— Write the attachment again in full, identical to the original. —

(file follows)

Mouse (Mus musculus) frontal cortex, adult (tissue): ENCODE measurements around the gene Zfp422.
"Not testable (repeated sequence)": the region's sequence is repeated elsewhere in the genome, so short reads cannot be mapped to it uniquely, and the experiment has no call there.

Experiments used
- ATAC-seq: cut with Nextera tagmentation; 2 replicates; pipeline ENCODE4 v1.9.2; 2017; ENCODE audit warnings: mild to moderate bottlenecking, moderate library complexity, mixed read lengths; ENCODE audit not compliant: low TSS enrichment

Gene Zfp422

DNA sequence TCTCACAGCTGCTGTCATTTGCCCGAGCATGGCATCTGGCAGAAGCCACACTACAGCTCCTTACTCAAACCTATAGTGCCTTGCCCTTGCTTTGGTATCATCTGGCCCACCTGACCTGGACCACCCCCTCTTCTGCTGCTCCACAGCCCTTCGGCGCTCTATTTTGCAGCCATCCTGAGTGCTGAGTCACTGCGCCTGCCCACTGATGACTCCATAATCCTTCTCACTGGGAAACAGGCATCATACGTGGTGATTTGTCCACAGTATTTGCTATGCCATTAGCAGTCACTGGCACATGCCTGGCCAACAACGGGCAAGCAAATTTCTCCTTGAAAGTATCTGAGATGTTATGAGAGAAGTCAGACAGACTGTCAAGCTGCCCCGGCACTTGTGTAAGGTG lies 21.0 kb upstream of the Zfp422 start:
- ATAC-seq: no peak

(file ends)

Mouse (Mus musculus) frontal cortex, adult (tissue): ENCODE measurements around the gene Zfp422.
"Not testable (repeated sequence)": the region's sequence is repeated elsewhere in the genome, so short reads cannot be mapped to it uniquely, and the experiment has no call there.

Experiments used
- ATAC-seq: cut with Nextera tagmentation; 2 replicates; pipeline ENCODE4 v1.9.2; 2017; ENCODE audit warnings: mild to moderate bottlenecking, moderate library complexity, mixed read lengths; ENCODE audit not compliant: low TSS enrichment

Gene Zfp422

DNA sequence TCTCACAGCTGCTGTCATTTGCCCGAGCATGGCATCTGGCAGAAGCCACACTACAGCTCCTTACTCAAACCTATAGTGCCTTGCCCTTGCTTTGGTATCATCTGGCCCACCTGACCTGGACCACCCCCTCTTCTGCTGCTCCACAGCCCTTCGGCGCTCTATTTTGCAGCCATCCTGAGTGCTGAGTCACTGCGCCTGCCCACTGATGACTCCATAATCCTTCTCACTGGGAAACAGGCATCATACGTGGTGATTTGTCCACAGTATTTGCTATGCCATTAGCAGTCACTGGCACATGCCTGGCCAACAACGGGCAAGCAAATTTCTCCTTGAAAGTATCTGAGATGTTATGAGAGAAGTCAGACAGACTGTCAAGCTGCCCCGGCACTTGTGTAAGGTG lies 21.0 kb upstream of the Zfp422 start:
- ATAC-seq: no peak